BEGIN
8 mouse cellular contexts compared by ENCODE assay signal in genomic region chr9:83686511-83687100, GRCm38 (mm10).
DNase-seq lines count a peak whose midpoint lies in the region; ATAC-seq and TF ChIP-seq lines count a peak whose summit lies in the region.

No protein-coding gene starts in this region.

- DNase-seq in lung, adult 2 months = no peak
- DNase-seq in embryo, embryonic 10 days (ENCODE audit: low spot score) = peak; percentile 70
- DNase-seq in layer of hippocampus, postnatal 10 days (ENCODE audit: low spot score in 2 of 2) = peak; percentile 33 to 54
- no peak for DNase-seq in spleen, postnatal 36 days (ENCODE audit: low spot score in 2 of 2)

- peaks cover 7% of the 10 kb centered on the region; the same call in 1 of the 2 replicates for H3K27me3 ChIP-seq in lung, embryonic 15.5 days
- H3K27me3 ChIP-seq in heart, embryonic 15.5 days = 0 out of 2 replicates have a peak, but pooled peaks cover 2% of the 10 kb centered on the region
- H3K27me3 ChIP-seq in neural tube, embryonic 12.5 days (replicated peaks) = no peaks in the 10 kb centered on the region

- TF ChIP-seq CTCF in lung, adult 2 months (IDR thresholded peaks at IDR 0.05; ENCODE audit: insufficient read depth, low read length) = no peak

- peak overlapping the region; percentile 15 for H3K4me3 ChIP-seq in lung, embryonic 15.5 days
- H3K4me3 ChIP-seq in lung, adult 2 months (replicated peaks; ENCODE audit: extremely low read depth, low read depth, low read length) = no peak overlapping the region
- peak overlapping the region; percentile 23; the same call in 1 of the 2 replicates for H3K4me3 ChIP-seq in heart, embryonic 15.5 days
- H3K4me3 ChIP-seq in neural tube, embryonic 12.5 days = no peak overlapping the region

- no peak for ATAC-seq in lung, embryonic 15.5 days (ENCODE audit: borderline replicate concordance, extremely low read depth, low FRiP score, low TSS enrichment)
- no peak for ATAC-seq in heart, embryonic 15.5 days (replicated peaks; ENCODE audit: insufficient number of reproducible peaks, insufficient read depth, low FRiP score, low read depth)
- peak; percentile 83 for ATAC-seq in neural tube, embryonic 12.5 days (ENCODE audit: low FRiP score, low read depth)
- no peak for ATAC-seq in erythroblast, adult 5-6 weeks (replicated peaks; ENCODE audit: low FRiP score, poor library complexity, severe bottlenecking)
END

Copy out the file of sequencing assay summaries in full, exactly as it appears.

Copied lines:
8 mouse cellular contexts compared by ENCODE assay signal in genomic region chr9:83686511-83687100, GRCm38 (mm10).
DNase-seq lines count a peak whose midpoint lies in the region; ATAC-seq and TF ChIP-seq lines count a peak whose summit lies in the region.

No protein-coding gene starts in this region.

- DNase-seq in lung, adult 2 months = no peak
- DNase-seq in embryo, embryonic 10 days (ENCODE audit: low spot score) = peak; percentile 70
- DNase-seq in layer of hippocampus, postnatal 10 days (ENCODE audit: low spot score in 2 of 2) = peak; percentile 33 to 54
- no peak for DNase-seq in spleen, postnatal 36 days (ENCODE audit: low spot score in 2 of 2)

- peaks cover 7% of the 10 kb centered on the region; the same call in 1 of the 2 replicates for H3K27me3 ChIP-seq in lung, embryonic 15.5 days
- H3K27me3 ChIP-seq in heart, embryonic 15.5 days = 0 out of 2 replicates have a peak, but pooled peaks cover 2% of the 10 kb centered on the region
- H3K27me3 ChIP-seq in neural tube, embryonic 12.5 days (replicated peaks) = no peaks in the 10 kb centered on the region

- TF ChIP-seq CTCF in lung, adult 2 months (IDR thresholded peaks at IDR 0.05; ENCODE audit: insufficient read depth, low read length) = no peak

- peak overlapping the region; percentile 15 for H3K4me3 ChIP-seq in lung, embryonic 15.5 days
- H3K4me3 ChIP-seq in lung, adult 2 months (replicated peaks; ENCODE audit: extremely low read depth, low read depth, low read length) = no peak overlapping the region
- peak overlapping the region; percentile 23; the same call in 1 of the 2 replicates for H3K4me3 ChIP-seq in heart, embryonic 15.5 days
- H3K4me3 ChIP-seq in neural tube, embryonic 12.5 days = no peak overlapping the region

- no peak for ATAC-seq in lung, embryonic 15.5 days (ENCODE audit: borderline replicate concordance, extremely low read depth, low FRiP score, low TSS enrichment)
- no peak for ATAC-seq in heart, embryonic 15.5 days (replicated peaks; ENCODE audit: insufficient number of reproducible peaks, insufficient read depth, low FRiP score, low read depth)
- peak; percentile 83 for ATAC-seq in neural tube, embryonic 12.5 days (ENCODE audit: low FRiP score, low read depth)
- no peak for ATAC-seq in erythroblast, adult 5-6 weeks (replicated peaks; ENCODE audit: low FRiP score, poor library complexity, severe bottlenecking)